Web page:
Highland’s new project will address essential facility-improvement priorities. This includes updating and expanding the perioperative area and creating a space dedicated to short-stay patients, which will enable the conversion of several semi-private inpatient rooms into private rooms.
Construction is expected to begin no later than July and will run for 12 to 18 months with an additional six months of internal renovation in adjacent building space.
You can find more details about the groundbreaking and project in the official press release.
48th Garden Party: The Next Level
Understanding the past can help one set a course for the future. President and CEO Joel Seligman showed his appreciation for this concept in his Garden Party address at the Memorial Art Gallery on June 9.
Beginning in 1851, when the University’s original charter was granted, Seligman guided attendees through Rochester’s proud history. Through examples of leadership from past presidents, distinguished faculty, and extraordinary benefactors—among other highlights—he demonstrated an inexorable momentum that has carried the University to a point where it is ready to ascend to “The Next Level.”
Seligman presented four areas the University will focus on to accelerate its progress beyond the aspirations of the 2013–2018 Strategic Plan: Data Science; Neuroscience & Neuromedicine; Humanities & the Performing Arts; and Revitalization of our Community. He punctuated the outline for The Next Level by looking ahead to 2020 when the University aims to be among the nation’s leaders in data science, neuromedicine, and clinical and translational research.
“We’re among the luckiest universities in the world,” said Seligman. “Your support has enabled us to make substantial progress. Together, we’re building an ever better University and an ever stronger community. I look forward to working with all of you as we take the community and our University to the next level.”
Read or watch the full Garden Party address.
Taubman Formally Invested as URMC CEO
An exemplary leader, physician, scientist, and educator, Mark B. Taubman, M.D., dean of the School of Medicine and Dentistry, was formally invested as the chief executive officer of the Medical Center and UR Medicine and senior vice president for health sciences on June 10. Taubman succeeds Bradford Berk ’81M (MD), ’81M (PhD), Distinguished University Professor and director of the Rochester Neurorestoraton Institute (RNI).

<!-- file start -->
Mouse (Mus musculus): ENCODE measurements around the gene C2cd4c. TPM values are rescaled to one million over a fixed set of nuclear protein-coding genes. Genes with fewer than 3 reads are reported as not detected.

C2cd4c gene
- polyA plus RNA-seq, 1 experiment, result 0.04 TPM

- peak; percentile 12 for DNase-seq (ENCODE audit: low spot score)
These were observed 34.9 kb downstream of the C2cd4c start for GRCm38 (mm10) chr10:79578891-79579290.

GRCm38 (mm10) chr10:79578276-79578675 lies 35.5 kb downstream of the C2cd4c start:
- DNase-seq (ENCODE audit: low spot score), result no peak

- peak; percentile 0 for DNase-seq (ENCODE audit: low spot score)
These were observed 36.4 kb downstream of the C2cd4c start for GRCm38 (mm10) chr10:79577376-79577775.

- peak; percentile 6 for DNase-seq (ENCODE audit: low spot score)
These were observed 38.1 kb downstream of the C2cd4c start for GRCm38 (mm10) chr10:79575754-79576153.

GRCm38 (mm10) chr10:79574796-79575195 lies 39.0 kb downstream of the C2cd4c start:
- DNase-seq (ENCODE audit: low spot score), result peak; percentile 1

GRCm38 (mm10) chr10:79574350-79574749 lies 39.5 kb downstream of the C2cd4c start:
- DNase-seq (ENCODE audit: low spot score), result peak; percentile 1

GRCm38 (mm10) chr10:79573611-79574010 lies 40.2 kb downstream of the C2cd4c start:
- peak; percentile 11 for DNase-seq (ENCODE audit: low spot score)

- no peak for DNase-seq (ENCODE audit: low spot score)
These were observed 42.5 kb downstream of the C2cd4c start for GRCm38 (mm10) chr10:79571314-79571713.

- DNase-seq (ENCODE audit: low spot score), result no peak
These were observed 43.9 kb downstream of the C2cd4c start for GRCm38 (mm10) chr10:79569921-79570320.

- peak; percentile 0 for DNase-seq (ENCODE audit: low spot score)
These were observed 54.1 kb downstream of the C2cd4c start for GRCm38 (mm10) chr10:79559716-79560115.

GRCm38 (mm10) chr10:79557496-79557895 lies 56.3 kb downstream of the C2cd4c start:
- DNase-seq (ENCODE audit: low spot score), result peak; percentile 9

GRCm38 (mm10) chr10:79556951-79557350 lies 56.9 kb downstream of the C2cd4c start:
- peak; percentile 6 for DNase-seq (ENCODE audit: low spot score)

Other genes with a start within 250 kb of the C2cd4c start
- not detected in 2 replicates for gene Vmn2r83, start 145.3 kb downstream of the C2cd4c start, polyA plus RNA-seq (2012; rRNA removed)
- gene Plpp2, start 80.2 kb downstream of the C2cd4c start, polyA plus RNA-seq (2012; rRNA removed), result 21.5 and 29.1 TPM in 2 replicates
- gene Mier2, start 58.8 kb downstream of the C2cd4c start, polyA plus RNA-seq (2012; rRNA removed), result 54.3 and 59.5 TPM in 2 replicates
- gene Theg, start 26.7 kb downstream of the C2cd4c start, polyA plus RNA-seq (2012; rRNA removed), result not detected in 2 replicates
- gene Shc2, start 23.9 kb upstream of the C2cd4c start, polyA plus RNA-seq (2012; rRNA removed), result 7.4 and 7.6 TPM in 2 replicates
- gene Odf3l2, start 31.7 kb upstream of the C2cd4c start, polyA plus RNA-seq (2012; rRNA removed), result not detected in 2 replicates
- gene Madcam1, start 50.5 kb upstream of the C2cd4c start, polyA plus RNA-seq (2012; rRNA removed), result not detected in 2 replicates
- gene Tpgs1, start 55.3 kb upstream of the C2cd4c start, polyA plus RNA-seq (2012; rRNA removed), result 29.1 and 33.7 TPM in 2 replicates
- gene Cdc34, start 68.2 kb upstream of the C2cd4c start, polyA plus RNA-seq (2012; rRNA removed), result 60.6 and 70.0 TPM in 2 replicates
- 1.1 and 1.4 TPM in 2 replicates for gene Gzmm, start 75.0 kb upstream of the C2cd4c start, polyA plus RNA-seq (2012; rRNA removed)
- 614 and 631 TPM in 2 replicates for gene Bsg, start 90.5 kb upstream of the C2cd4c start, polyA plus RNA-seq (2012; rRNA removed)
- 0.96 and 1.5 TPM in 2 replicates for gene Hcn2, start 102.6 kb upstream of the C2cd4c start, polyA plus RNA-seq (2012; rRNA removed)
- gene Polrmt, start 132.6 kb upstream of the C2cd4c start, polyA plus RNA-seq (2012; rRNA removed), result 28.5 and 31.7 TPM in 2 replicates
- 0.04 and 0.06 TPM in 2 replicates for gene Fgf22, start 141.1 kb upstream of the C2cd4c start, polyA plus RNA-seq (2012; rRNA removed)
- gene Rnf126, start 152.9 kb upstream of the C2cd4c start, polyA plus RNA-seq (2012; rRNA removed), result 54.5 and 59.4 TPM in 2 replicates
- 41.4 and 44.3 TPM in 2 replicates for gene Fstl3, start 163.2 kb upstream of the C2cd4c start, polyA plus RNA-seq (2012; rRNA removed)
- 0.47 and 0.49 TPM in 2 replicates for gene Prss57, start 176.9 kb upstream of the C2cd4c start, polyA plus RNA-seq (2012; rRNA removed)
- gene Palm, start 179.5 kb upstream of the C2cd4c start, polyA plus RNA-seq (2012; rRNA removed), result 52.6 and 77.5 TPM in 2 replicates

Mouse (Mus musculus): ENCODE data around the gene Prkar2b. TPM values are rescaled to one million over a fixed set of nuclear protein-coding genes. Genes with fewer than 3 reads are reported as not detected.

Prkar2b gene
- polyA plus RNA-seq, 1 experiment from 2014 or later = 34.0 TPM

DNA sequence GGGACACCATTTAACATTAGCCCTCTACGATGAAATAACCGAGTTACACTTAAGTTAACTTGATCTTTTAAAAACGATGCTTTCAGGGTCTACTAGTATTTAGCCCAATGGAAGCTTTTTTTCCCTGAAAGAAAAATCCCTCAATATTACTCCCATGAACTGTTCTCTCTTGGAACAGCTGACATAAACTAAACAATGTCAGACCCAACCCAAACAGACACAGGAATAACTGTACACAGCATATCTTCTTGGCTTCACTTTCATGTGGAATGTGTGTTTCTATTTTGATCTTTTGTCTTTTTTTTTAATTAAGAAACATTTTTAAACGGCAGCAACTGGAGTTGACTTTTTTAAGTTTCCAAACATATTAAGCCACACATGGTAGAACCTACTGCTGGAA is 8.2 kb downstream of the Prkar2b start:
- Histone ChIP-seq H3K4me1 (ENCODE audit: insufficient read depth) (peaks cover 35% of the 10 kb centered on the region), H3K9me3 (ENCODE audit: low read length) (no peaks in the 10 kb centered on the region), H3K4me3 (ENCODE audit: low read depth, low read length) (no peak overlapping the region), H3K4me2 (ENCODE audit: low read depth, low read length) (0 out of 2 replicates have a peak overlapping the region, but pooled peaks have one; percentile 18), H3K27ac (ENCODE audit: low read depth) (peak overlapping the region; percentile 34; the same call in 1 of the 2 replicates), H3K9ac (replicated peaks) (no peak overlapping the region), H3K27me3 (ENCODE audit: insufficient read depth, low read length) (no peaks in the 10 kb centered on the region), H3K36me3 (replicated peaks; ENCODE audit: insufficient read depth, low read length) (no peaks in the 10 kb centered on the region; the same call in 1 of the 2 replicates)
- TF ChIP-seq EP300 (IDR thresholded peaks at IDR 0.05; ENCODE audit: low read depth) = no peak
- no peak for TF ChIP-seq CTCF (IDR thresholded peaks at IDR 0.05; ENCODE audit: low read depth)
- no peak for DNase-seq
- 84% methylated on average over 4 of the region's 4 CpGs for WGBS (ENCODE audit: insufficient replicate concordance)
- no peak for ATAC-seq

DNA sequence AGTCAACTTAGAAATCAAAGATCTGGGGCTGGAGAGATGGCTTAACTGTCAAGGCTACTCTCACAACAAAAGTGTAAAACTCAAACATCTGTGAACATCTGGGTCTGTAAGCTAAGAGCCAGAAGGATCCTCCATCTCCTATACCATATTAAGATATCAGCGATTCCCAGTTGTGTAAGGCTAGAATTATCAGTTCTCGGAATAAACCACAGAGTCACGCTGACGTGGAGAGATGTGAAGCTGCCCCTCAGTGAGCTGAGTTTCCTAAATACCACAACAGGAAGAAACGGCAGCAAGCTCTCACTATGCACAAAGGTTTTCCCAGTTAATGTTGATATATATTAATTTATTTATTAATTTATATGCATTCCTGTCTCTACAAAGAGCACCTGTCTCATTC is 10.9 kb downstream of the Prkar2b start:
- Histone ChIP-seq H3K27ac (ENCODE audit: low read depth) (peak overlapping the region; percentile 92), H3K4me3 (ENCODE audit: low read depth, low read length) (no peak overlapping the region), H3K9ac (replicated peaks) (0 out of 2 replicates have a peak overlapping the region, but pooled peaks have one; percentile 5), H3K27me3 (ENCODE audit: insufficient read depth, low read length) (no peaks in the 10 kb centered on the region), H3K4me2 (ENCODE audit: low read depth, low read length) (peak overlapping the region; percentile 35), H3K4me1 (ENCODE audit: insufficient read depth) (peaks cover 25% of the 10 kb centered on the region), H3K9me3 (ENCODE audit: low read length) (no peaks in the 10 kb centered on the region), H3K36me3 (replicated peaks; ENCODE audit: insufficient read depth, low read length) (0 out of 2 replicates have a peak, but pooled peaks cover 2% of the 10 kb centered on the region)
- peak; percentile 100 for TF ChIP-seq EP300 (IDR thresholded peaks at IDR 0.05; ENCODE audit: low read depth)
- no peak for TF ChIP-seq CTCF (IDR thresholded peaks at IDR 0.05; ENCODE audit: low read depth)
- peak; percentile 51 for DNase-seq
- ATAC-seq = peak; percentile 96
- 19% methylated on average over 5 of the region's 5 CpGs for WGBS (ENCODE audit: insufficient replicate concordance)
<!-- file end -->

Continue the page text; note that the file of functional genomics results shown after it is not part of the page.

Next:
Widely respected for his integrity, inclusiveness, and analytical approach to problem-solving, Taubman has demonstrated a commitment to making discoveries that improve health, prevent disease, and promote longevity. And he has the strategic vision, operational sensitivity, and medical and scientific acumen needed to lead a successful academic medical center amid unprecedented change.
“There is no doubt that Mark is the right person for the job,” said President and CEO Joel Seligman. “He has the breadth of understanding, he has the ambition. He is going to take the Medical Center and build on the great momentum that Brad started and take it even further.”
Taubman was appointed in January as the first leader in the University’s history to serve as both Medical Center CEO and dean of the School of Medicine and Dentistry. He was named dean in March 2010, following a nine-month stint as acting CEO while Berk recovered from a spinal cord injury.
“This is a university on the rise,” said Taubman during the ceremony. “We’re attracting better and better students, and better and better faculty. We’re growing our clinical enterprise. We’ve played key roles in developing major vaccines, including the first vaccine to prevent a form of cancer. And the University is now embarking on a data science initiative that will be central to our biomedical research and clinical programs in the years ahead. There could be nothing more exciting than leading the Medical Center at this time.”
You can read more about Dean Taubman and his investiture in the official press release.